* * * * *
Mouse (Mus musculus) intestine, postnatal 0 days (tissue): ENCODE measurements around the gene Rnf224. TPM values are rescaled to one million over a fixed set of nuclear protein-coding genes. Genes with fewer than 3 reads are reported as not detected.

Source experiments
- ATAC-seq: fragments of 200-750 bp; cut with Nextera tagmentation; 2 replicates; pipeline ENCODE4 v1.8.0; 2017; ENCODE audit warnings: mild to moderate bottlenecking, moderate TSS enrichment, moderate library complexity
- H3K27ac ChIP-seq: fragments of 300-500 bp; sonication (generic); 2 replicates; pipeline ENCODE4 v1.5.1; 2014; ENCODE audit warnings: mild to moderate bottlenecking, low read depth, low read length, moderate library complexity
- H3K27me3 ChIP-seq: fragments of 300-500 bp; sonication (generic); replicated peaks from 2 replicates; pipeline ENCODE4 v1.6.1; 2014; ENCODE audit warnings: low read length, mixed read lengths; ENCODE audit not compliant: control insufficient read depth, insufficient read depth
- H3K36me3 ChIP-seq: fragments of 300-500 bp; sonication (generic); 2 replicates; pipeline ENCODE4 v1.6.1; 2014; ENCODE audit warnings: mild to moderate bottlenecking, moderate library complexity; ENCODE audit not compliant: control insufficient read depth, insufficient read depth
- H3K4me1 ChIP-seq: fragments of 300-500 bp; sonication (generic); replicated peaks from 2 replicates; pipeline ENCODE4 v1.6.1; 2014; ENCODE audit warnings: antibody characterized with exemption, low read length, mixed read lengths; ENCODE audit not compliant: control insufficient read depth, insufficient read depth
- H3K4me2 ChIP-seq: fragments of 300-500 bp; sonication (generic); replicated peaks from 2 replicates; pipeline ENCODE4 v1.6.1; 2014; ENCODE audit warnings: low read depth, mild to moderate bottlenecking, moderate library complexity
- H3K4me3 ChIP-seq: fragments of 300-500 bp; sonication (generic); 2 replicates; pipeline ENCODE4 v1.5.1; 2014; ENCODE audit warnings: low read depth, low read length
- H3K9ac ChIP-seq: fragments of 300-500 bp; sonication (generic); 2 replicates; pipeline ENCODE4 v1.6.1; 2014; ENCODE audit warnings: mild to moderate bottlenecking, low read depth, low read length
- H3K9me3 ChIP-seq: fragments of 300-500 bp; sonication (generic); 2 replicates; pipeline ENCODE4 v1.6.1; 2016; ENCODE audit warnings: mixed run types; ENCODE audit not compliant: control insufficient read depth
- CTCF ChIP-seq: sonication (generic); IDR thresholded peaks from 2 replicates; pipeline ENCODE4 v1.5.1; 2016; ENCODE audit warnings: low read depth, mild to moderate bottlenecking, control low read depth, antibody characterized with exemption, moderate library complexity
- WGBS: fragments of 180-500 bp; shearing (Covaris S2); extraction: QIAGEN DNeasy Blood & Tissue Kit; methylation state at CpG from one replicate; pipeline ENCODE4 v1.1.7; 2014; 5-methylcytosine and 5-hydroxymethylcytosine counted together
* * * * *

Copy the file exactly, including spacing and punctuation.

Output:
Mouse (Mus musculus) intestine, postnatal 0 days (tissue): ENCODE measurements around the gene Rnf224. TPM values are rescaled to one million over a fixed set of nuclear protein-coding genes. Genes with fewer than 3 reads are reported as not detected.

Source experiments
- ATAC-seq: fragments of 200-750 bp; cut with Nextera tagmentation; 2 replicates; pipeline ENCODE4 v1.8.0; 2017; ENCODE audit warnings: mild to moderate bottlenecking, moderate TSS enrichment, moderate library complexity
- H3K27ac ChIP-seq: fragments of 300-500 bp; sonication (generic); 2 replicates; pipeline ENCODE4 v1.5.1; 2014; ENCODE audit warnings: mild to moderate bottlenecking, low read depth, low read length, moderate library complexity
- H3K27me3 ChIP-seq: fragments of 300-500 bp; sonication (generic); replicated peaks from 2 replicates; pipeline ENCODE4 v1.6.1; 2014; ENCODE audit warnings: low read length, mixed read lengths; ENCODE audit not compliant: control insufficient read depth, insufficient read depth
- H3K36me3 ChIP-seq: fragments of 300-500 bp; sonication (generic); 2 replicates; pipeline ENCODE4 v1.6.1; 2014; ENCODE audit warnings: mild to moderate bottlenecking, moderate library complexity; ENCODE audit not compliant: control insufficient read depth, insufficient read depth
- H3K4me1 ChIP-seq: fragments of 300-500 bp; sonication (generic); replicated peaks from 2 replicates; pipeline ENCODE4 v1.6.1; 2014; ENCODE audit warnings: antibody characterized with exemption, low read length, mixed read lengths; ENCODE audit not compliant: control insufficient read depth, insufficient read depth
- H3K4me2 ChIP-seq: fragments of 300-500 bp; sonication (generic); replicated peaks from 2 replicates; pipeline ENCODE4 v1.6.1; 2014; ENCODE audit warnings: low read depth, mild to moderate bottlenecking, moderate library complexity
- H3K4me3 ChIP-seq: fragments of 300-500 bp; sonication (generic); 2 replicates; pipeline ENCODE4 v1.5.1; 2014; ENCODE audit warnings: low read depth, low read length
- H3K9ac ChIP-seq: fragments of 300-500 bp; sonication (generic); 2 replicates; pipeline ENCODE4 v1.6.1; 2014; ENCODE audit warnings: mild to moderate bottlenecking, low read depth, low read length
- H3K9me3 ChIP-seq: fragments of 300-500 bp; sonication (generic); 2 replicates; pipeline ENCODE4 v1.6.1; 2016; ENCODE audit warnings: mixed run types; ENCODE audit not compliant: control insufficient read depth
- CTCF ChIP-seq: sonication (generic); IDR thresholded peaks from 2 replicates; pipeline ENCODE4 v1.5.1; 2016; ENCODE audit warnings: low read depth, mild to moderate bottlenecking, control low read depth, antibody characterized with exemption, moderate library complexity
- WGBS: fragments of 180-500 bp; shearing (Covaris S2); extraction: QIAGEN DNeasy Blood & Tissue Kit; methylation state at CpG from one replicate; pipeline ENCODE4 v1.1.7; 2014; 5-methylcytosine and 5-hydroxymethylcytosine counted together